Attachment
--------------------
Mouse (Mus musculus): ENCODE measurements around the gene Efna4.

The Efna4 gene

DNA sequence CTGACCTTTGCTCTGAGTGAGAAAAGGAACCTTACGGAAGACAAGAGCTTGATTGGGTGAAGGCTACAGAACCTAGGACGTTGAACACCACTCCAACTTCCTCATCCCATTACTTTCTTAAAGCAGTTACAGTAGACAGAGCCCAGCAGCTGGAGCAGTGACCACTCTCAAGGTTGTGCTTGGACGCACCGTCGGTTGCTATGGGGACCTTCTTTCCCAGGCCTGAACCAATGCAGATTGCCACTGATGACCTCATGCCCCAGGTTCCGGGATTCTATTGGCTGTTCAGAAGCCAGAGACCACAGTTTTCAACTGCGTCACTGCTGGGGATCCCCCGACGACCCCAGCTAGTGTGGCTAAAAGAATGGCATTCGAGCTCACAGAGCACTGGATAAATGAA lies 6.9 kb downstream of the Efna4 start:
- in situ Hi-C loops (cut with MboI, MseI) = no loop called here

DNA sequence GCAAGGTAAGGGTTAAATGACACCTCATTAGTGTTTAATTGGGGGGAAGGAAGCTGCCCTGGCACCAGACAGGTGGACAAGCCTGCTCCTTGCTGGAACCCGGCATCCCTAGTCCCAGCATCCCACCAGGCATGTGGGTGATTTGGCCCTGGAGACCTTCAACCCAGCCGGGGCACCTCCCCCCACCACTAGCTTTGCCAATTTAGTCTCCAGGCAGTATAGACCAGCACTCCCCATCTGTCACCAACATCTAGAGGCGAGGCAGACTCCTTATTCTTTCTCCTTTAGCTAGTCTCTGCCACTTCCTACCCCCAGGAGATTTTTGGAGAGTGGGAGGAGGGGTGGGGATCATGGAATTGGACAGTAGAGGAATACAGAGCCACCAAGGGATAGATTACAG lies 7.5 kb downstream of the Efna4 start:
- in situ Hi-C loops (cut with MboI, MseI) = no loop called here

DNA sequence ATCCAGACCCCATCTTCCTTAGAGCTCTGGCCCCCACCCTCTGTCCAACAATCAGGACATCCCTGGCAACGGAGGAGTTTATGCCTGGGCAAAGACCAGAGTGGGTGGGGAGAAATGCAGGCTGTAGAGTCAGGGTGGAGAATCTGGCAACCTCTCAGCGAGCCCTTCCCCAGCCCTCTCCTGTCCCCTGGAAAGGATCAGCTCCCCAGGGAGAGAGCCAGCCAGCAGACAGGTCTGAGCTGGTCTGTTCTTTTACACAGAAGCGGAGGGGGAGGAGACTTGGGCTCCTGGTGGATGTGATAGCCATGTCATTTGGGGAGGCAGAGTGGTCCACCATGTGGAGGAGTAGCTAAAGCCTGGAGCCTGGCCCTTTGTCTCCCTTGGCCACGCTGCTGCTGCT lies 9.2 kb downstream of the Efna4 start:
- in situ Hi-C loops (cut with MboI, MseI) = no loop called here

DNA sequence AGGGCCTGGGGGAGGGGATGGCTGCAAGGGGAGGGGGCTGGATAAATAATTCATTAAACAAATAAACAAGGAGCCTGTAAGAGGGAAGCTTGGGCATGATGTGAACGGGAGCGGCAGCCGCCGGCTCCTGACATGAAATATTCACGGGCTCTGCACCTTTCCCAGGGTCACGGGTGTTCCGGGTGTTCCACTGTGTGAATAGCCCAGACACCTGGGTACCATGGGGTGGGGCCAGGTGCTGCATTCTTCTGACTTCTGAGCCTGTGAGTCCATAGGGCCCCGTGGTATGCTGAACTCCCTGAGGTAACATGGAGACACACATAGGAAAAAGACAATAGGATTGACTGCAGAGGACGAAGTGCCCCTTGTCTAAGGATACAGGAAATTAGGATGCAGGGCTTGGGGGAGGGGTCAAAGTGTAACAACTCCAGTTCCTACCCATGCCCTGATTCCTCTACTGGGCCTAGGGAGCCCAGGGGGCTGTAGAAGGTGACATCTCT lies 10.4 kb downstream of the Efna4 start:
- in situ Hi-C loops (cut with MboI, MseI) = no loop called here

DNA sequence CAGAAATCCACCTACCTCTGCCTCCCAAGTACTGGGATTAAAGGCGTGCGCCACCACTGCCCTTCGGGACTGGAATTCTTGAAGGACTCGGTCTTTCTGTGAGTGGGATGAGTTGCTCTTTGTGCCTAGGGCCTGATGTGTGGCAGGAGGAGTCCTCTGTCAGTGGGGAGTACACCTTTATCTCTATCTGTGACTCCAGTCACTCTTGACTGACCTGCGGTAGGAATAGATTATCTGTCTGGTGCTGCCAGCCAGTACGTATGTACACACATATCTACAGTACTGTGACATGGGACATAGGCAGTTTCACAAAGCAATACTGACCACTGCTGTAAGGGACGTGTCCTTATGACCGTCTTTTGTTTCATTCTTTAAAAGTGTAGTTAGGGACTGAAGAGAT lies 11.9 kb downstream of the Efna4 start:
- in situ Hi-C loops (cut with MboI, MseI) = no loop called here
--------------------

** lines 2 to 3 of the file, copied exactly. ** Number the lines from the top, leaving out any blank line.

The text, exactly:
The Efna4 gene

DNA sequence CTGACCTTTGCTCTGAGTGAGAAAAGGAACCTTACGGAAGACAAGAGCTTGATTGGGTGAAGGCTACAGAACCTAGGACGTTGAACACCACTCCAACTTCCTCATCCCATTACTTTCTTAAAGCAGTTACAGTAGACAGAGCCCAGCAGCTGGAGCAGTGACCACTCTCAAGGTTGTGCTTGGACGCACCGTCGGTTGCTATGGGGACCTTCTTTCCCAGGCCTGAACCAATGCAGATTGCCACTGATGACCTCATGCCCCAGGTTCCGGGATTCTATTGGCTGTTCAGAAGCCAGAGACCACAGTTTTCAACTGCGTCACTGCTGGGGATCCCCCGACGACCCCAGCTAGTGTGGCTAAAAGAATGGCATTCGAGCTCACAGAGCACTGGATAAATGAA lies 6.9 kb downstream of the Efna4 start: